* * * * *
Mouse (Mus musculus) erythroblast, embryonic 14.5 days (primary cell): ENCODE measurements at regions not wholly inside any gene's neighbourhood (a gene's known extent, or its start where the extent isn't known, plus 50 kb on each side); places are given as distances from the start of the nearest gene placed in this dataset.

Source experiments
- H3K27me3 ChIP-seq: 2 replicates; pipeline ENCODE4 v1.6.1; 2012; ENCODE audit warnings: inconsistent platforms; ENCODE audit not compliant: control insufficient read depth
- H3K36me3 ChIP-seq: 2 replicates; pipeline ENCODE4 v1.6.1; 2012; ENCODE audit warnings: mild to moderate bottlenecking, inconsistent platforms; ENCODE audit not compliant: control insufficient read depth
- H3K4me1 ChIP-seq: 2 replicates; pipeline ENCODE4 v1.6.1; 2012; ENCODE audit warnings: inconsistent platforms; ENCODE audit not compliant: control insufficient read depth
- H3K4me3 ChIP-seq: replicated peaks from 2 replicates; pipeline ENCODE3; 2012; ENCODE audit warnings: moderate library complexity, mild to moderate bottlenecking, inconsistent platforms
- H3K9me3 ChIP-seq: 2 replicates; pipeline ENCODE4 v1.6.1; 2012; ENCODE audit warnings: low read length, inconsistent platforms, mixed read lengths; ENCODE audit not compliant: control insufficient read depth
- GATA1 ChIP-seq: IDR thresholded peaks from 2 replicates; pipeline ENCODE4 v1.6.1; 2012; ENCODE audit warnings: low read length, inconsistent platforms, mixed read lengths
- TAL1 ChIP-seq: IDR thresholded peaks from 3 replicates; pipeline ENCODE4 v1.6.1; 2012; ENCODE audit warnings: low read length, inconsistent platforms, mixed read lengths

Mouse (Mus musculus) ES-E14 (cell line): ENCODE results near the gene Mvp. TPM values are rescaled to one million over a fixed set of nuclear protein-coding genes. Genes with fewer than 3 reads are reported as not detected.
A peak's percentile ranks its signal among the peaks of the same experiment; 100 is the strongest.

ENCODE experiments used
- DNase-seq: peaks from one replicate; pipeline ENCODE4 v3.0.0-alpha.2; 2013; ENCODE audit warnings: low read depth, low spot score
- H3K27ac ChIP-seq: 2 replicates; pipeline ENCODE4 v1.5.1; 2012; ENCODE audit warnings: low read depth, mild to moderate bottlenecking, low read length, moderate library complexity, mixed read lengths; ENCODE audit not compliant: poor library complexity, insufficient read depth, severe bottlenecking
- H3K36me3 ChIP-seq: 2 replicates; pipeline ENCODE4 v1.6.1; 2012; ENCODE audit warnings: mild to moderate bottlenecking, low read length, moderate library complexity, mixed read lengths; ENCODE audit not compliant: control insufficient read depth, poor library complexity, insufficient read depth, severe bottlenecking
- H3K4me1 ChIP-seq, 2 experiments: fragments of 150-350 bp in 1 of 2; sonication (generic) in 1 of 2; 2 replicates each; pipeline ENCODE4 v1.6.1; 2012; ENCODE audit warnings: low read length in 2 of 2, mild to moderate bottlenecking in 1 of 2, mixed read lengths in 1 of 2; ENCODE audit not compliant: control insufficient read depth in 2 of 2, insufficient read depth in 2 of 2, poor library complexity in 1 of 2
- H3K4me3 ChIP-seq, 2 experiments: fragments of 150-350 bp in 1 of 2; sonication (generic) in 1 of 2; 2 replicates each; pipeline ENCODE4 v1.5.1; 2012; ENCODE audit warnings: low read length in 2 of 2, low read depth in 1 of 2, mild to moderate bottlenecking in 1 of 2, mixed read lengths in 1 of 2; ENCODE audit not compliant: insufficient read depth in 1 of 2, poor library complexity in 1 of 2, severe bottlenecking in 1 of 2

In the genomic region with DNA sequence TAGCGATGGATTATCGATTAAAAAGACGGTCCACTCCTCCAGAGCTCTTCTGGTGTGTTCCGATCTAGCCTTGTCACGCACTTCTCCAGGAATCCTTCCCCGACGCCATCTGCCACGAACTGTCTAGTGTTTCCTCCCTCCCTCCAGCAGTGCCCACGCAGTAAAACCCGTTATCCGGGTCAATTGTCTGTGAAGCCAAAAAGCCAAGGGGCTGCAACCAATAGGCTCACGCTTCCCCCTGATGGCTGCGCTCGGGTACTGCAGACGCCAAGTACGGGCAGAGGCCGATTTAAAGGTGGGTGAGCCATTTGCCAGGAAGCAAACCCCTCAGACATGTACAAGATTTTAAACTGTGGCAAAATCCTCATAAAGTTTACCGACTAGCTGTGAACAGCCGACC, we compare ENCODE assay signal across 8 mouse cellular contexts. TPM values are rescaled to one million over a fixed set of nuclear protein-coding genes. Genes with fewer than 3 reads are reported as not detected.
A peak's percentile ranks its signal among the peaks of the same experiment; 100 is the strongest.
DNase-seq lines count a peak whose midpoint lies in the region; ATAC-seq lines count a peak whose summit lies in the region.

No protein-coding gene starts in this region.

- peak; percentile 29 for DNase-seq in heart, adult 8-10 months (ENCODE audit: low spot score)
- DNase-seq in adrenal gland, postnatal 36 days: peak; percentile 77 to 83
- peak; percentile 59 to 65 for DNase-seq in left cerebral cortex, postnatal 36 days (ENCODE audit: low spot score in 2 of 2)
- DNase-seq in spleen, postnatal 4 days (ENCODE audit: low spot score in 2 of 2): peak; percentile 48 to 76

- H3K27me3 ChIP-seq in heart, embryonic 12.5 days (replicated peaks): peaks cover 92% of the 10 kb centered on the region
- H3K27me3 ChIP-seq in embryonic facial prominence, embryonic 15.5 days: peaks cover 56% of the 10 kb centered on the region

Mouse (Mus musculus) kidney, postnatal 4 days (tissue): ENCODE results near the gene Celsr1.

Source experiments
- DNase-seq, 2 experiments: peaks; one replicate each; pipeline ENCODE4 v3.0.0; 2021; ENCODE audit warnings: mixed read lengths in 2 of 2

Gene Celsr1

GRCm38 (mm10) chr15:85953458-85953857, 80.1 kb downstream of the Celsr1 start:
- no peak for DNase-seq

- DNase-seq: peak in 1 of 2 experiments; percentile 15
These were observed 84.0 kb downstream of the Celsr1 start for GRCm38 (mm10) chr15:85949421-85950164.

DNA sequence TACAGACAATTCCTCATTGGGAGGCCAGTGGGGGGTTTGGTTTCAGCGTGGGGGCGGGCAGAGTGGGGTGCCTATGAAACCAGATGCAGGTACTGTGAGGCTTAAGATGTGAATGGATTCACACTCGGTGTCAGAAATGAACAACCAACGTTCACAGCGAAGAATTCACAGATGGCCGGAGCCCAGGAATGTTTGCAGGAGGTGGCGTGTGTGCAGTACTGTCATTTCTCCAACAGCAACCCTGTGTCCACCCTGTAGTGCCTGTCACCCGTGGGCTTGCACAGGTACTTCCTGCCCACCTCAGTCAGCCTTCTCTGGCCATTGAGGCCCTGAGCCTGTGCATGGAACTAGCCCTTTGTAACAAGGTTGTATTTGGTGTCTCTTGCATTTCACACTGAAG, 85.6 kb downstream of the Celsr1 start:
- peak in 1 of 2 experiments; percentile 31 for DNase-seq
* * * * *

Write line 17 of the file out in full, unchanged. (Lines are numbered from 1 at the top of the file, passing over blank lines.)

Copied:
- H3K4me3 ChIP-seq, 2 experiments: fragments of 150-350 bp in 1 of 2; sonication (generic) in 1 of 2; 2 replicates each; pipeline ENCODE4 v1.5.1; 2012; ENCODE audit warnings: low read length in 2 of 2, low read depth in 1 of 2, mild to moderate bottlenecking in 1 of 2, mixed read lengths in 1 of 2; ENCODE audit not compliant: insufficient read depth in 1 of 2, poor library complexity in 1 of 2, severe bottlenecking in 1 of 2